Like most observers, I watched as events unfolded last night in Dallas with a sense of disbelief and horror. When some semblance of calm was restored and the carnage could be assessed, we learned that five Dallas-area police officers had lost their lives in a senseless act of violence.
Sadly, although nearly beyond comprehension, it cannot be claimed that the violence perpetrated against law enforcement on Thursday night was unexpected. Our nation as a whole has allowed inflammatory anti-police rhetoric, often unchecked and devoid of context, to stoke the flames of anger, resentment, and discontent.
At Americans in Support of Law Enforcement, where I serve as the organization’s president, we released a statement earlier today, which read in part:
Thursday night’s violence against Dallas-area law enforcement officers was an unconscionable act of aggression against both civil society and the rule of law. Make no mistake, this was not an act of protest. This was an unprecedented and unprovoked act of terror against the men and women of law enforcement.
We learned on Friday morning that one of the suspects “stated he wanted to kill white people, especially white officers,” according to Dallas Police Chief David Brown. He also allegedly told a hostage negotiator that his anger was fueled by the Black Lives Matter movement and the recent shootings of African-American individuals at the hands of police.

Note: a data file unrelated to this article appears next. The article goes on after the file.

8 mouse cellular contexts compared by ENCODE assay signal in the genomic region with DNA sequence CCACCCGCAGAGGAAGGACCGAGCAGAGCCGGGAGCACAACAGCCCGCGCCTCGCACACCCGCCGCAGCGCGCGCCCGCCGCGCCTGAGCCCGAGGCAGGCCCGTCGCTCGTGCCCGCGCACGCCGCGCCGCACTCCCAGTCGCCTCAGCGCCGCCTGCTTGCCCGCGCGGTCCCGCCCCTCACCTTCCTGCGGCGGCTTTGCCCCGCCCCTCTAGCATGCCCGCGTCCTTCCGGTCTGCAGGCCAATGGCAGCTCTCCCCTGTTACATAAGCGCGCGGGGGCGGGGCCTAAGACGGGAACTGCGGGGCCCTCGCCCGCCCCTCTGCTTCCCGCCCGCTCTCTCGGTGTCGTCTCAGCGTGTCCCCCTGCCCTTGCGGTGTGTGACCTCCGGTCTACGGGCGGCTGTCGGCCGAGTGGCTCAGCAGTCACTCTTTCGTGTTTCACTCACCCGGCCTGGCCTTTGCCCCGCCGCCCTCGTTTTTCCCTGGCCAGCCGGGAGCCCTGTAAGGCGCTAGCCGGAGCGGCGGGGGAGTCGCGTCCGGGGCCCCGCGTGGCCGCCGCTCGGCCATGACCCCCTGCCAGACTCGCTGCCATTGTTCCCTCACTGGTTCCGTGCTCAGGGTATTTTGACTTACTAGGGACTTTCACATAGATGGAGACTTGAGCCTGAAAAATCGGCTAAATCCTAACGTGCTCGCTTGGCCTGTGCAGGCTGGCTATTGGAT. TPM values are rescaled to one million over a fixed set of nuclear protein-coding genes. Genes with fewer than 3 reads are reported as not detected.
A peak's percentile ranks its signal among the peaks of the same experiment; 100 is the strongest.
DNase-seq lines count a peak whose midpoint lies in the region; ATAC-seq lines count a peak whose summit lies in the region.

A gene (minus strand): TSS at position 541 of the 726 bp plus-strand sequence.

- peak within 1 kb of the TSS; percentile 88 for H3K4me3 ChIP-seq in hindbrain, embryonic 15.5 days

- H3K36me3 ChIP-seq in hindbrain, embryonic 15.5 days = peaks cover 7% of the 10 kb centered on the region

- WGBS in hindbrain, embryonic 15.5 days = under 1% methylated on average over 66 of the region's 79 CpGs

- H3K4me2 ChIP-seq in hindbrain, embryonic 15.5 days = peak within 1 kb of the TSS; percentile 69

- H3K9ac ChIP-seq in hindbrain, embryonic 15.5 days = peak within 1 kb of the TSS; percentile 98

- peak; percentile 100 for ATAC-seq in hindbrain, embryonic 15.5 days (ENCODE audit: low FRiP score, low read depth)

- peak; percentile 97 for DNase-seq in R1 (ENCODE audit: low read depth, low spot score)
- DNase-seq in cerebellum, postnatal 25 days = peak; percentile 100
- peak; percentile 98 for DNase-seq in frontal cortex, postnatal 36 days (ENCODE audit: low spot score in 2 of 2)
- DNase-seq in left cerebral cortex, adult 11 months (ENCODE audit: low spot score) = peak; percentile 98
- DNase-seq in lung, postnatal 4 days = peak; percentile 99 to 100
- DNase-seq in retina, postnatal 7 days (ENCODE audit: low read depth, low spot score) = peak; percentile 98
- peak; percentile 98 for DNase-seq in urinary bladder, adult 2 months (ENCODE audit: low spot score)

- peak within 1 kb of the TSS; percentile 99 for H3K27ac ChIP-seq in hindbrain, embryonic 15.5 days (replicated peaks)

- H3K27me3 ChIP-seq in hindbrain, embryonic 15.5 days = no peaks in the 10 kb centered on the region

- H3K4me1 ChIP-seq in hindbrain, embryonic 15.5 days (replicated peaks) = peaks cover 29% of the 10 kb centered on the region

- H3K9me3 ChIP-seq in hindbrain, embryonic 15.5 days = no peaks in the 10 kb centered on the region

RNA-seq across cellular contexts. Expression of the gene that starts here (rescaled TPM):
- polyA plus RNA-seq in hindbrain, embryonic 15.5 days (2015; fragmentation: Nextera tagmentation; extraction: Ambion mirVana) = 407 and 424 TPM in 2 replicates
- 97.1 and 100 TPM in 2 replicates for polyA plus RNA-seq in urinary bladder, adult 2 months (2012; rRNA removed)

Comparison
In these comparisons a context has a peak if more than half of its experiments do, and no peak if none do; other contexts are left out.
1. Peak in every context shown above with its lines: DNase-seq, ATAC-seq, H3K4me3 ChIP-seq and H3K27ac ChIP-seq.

What occurred Thursday evening must be distinguished from legitimate acts of protest, but it must also be distinguished from a random act of violence in and of itself.
What occurred Thursday evening was indeed an act of terror perpetrated against the entire law enforcement community.
President Barack Obama rightly condemned the violence in Dallas as “vicious, calculated, and despicable.”
But the president offered these words only after having spent the past seven years routinely criticizing the entire law enforcement community and criminal justice system in the wake of various isolated controversies.
It is time for reason and perspective to replace demagoguery and vilification in the broader conversation on policing in America.
Despite what some may claim, the tragedy that befell Dallas was neither a protest nor a statement. It was murder.
This post has been updated to include a fuller quote from Dallas Police Chief David Brown about the motives of one of the suspects.